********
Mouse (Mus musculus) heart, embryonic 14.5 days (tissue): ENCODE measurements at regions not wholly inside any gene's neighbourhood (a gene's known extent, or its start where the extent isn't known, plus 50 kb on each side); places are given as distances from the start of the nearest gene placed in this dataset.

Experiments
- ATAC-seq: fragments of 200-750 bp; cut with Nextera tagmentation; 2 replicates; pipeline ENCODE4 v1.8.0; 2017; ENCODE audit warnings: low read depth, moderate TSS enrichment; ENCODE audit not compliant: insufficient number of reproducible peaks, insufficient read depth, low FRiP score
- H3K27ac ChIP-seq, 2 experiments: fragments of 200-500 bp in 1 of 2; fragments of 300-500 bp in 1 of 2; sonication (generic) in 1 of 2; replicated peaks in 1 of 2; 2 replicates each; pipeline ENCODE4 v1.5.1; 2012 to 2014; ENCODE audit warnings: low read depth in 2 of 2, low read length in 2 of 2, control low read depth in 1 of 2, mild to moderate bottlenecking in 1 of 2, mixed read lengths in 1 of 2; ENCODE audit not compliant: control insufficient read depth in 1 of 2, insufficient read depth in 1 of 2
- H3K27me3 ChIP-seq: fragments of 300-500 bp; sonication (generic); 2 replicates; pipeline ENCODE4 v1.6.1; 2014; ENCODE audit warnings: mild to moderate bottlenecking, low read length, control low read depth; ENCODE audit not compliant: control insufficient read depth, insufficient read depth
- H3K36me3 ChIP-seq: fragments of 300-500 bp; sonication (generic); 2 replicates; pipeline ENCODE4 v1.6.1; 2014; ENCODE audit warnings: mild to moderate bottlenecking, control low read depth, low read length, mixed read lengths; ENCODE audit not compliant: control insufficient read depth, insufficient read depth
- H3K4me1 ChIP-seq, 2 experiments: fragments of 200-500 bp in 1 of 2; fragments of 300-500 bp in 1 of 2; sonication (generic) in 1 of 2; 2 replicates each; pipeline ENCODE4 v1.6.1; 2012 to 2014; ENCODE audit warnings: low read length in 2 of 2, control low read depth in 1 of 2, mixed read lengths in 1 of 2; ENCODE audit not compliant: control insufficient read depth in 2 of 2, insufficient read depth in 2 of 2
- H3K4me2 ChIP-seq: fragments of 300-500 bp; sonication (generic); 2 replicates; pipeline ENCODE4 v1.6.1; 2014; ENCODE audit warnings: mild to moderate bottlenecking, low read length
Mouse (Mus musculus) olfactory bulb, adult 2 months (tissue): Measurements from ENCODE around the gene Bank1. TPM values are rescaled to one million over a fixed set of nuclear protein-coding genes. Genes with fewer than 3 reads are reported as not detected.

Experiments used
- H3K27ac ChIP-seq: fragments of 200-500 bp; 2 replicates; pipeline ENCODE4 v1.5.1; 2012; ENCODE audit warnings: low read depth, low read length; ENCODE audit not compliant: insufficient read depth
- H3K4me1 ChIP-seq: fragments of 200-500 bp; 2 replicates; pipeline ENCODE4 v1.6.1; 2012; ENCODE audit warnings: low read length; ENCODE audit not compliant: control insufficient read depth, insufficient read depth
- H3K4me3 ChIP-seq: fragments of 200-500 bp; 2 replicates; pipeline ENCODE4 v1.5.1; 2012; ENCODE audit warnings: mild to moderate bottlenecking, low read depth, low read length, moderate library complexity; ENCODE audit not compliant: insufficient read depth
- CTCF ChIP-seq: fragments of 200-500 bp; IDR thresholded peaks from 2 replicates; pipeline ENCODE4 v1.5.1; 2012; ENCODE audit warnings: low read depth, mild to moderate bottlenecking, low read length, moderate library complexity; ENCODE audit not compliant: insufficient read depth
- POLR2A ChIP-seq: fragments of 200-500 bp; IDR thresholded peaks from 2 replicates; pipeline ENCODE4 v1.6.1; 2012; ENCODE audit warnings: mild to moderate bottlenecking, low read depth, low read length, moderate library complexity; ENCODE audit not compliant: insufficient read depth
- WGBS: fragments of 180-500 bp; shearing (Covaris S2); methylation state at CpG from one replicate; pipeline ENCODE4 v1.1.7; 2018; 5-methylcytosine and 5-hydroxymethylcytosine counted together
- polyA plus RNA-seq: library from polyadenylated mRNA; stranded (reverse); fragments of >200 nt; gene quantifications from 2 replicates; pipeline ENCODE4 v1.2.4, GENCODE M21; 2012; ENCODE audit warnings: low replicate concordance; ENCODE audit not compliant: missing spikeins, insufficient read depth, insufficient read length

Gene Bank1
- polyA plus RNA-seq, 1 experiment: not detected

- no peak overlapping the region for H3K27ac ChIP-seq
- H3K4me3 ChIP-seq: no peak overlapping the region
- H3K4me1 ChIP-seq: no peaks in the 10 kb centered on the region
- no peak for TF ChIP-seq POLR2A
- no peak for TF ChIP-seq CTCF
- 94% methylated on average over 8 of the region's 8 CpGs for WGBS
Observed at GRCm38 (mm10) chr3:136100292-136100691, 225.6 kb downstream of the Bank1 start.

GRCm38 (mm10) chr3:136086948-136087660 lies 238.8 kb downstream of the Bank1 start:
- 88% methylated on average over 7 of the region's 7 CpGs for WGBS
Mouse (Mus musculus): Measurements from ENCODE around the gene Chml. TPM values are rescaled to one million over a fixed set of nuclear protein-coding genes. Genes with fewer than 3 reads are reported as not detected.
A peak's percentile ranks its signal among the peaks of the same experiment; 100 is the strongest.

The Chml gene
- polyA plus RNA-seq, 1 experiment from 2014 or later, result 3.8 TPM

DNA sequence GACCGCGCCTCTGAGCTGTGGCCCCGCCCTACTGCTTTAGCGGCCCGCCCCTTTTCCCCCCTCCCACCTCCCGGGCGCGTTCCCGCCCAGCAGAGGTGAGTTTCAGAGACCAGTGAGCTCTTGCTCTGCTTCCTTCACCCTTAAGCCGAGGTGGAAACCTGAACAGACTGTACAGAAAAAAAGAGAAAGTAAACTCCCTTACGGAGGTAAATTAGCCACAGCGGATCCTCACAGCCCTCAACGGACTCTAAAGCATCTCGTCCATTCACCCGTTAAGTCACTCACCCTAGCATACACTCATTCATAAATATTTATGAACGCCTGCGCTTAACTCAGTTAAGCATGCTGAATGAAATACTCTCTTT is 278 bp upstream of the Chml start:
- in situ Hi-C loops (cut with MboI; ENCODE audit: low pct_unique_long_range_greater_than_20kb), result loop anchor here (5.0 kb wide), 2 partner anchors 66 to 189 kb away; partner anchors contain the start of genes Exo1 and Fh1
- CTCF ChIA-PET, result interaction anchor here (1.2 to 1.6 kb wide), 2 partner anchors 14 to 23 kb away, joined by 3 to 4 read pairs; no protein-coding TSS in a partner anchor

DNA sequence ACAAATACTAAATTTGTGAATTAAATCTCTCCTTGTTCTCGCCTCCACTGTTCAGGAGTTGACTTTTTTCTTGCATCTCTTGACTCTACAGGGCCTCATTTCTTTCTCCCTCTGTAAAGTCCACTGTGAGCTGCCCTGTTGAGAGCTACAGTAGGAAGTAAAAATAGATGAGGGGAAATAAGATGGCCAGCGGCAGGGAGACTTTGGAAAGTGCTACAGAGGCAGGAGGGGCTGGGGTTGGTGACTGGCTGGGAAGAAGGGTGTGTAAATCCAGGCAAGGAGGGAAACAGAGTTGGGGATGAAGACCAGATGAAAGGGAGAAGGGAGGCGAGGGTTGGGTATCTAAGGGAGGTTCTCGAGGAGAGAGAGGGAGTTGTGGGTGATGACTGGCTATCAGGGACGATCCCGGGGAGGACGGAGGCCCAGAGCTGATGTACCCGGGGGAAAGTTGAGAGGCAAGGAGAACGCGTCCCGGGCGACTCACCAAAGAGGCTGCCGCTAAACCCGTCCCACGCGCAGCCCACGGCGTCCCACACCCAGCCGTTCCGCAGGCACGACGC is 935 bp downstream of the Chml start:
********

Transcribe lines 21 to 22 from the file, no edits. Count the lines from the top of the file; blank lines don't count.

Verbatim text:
- H3K4me3 ChIP-seq: no peak overlapping the region
- H3K4me1 ChIP-seq: no peaks in the 10 kb centered on the region